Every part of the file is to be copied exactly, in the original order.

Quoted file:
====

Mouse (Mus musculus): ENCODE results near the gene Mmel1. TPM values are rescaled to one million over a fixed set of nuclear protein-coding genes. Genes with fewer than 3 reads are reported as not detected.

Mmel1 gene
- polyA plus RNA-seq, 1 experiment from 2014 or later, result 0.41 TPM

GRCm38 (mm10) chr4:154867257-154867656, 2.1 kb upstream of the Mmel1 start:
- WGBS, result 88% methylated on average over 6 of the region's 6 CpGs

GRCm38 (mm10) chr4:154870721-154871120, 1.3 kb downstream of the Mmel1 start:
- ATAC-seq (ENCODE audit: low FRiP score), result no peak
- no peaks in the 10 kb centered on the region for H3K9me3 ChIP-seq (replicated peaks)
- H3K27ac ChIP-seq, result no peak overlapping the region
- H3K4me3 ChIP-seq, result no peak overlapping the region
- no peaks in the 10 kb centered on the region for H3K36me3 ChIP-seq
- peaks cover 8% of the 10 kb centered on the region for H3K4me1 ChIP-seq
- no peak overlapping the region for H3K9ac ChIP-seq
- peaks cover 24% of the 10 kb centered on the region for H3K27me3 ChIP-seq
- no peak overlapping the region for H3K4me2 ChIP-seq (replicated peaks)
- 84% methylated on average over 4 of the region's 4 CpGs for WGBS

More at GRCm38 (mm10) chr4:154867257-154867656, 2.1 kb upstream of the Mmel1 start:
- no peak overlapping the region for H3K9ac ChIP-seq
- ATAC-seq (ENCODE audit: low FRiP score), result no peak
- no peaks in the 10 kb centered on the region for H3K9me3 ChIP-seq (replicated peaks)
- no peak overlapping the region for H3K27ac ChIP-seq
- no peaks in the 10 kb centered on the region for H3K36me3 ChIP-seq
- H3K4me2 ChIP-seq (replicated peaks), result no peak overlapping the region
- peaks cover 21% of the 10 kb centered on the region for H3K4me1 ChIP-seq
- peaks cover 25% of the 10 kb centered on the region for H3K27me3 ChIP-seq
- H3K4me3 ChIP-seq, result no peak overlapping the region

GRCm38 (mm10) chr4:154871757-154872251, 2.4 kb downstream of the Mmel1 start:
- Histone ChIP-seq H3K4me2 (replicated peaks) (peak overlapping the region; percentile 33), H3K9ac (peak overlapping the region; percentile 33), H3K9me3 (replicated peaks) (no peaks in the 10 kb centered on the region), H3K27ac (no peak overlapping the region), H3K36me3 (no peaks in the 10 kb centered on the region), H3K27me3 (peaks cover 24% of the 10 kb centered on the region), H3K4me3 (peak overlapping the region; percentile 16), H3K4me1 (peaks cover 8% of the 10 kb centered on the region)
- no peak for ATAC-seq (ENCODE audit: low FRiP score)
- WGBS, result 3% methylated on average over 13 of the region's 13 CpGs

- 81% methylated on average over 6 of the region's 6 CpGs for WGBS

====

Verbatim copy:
Mouse (Mus musculus): ENCODE results near the gene Mmel1. TPM values are rescaled to one million over a fixed set of nuclear protein-coding genes. Genes with fewer than 3 reads are reported as not detected.

Mmel1 gene
- polyA plus RNA-seq, 1 experiment from 2014 or later, result 0.41 TPM

GRCm38 (mm10) chr4:154867257-154867656, 2.1 kb upstream of the Mmel1 start:
- WGBS, result 88% methylated on average over 6 of the region's 6 CpGs

GRCm38 (mm10) chr4:154870721-154871120, 1.3 kb downstream of the Mmel1 start:
- ATAC-seq (ENCODE audit: low FRiP score), result no peak
- no peaks in the 10 kb centered on the region for H3K9me3 ChIP-seq (replicated peaks)
- H3K27ac ChIP-seq, result no peak overlapping the region
- H3K4me3 ChIP-seq, result no peak overlapping the region
- no peaks in the 10 kb centered on the region for H3K36me3 ChIP-seq
- peaks cover 8% of the 10 kb centered on the region for H3K4me1 ChIP-seq
- no peak overlapping the region for H3K9ac ChIP-seq
- peaks cover 24% of the 10 kb centered on the region for H3K27me3 ChIP-seq
- no peak overlapping the region for H3K4me2 ChIP-seq (replicated peaks)
- 84% methylated on average over 4 of the region's 4 CpGs for WGBS

More at GRCm38 (mm10) chr4:154867257-154867656, 2.1 kb upstream of the Mmel1 start:
- no peak overlapping the region for H3K9ac ChIP-seq
- ATAC-seq (ENCODE audit: low FRiP score), result no peak
- no peaks in the 10 kb centered on the region for H3K9me3 ChIP-seq (replicated peaks)
- no peak overlapping the region for H3K27ac ChIP-seq
- no peaks in the 10 kb centered on the region for H3K36me3 ChIP-seq
- H3K4me2 ChIP-seq (replicated peaks), result no peak overlapping the region
- peaks cover 21% of the 10 kb centered on the region for H3K4me1 ChIP-seq
- peaks cover 25% of the 10 kb centered on the region for H3K27me3 ChIP-seq
- H3K4me3 ChIP-seq, result no peak overlapping the region

GRCm38 (mm10) chr4:154871757-154872251, 2.4 kb downstream of the Mmel1 start:
- Histone ChIP-seq H3K4me2 (replicated peaks) (peak overlapping the region; percentile 33), H3K9ac (peak overlapping the region; percentile 33), H3K9me3 (replicated peaks) (no peaks in the 10 kb centered on the region), H3K27ac (no peak overlapping the region), H3K36me3 (no peaks in the 10 kb centered on the region), H3K27me3 (peaks cover 24% of the 10 kb centered on the region), H3K4me3 (peak overlapping the region; percentile 16), H3K4me1 (peaks cover 8% of the 10 kb centered on the region)
- no peak for ATAC-seq (ENCODE audit: low FRiP score)
- WGBS, result 3% methylated on average over 13 of the region's 13 CpGs

- 81% methylated on average over 6 of the region's 6 CpGs for WGBS